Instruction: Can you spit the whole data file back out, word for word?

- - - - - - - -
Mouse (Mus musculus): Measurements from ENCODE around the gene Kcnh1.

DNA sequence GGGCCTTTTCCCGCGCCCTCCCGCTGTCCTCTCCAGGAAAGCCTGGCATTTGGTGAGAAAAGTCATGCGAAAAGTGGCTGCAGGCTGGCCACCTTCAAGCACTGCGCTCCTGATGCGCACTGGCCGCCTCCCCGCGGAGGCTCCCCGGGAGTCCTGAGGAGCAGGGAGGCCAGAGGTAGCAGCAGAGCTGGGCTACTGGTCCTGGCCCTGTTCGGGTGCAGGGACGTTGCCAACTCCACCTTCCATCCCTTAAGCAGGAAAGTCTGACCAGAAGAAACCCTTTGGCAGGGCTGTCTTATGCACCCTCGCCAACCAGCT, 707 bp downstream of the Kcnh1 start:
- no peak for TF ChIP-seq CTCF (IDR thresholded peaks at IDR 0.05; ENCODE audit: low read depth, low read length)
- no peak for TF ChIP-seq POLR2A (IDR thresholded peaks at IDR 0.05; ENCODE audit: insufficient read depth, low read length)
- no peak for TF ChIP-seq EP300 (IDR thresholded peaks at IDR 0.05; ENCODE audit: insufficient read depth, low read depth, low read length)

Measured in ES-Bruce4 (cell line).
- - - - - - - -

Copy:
Mouse (Mus musculus): Measurements from ENCODE around the gene Kcnh1.

DNA sequence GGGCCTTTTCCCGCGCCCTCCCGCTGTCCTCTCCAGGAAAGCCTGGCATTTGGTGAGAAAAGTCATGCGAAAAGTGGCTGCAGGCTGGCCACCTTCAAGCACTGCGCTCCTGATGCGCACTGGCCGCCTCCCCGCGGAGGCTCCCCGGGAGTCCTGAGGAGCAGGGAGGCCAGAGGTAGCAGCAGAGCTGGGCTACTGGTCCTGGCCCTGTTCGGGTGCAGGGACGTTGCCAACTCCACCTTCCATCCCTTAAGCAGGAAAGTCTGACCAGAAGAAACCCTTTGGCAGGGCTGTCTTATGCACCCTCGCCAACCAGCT, 707 bp downstream of the Kcnh1 start:
- no peak for TF ChIP-seq CTCF (IDR thresholded peaks at IDR 0.05; ENCODE audit: low read depth, low read length)
- no peak for TF ChIP-seq POLR2A (IDR thresholded peaks at IDR 0.05; ENCODE audit: insufficient read depth, low read length)
- no peak for TF ChIP-seq EP300 (IDR thresholded peaks at IDR 0.05; ENCODE audit: insufficient read depth, low read depth, low read length)

Measured in ES-Bruce4 (cell line).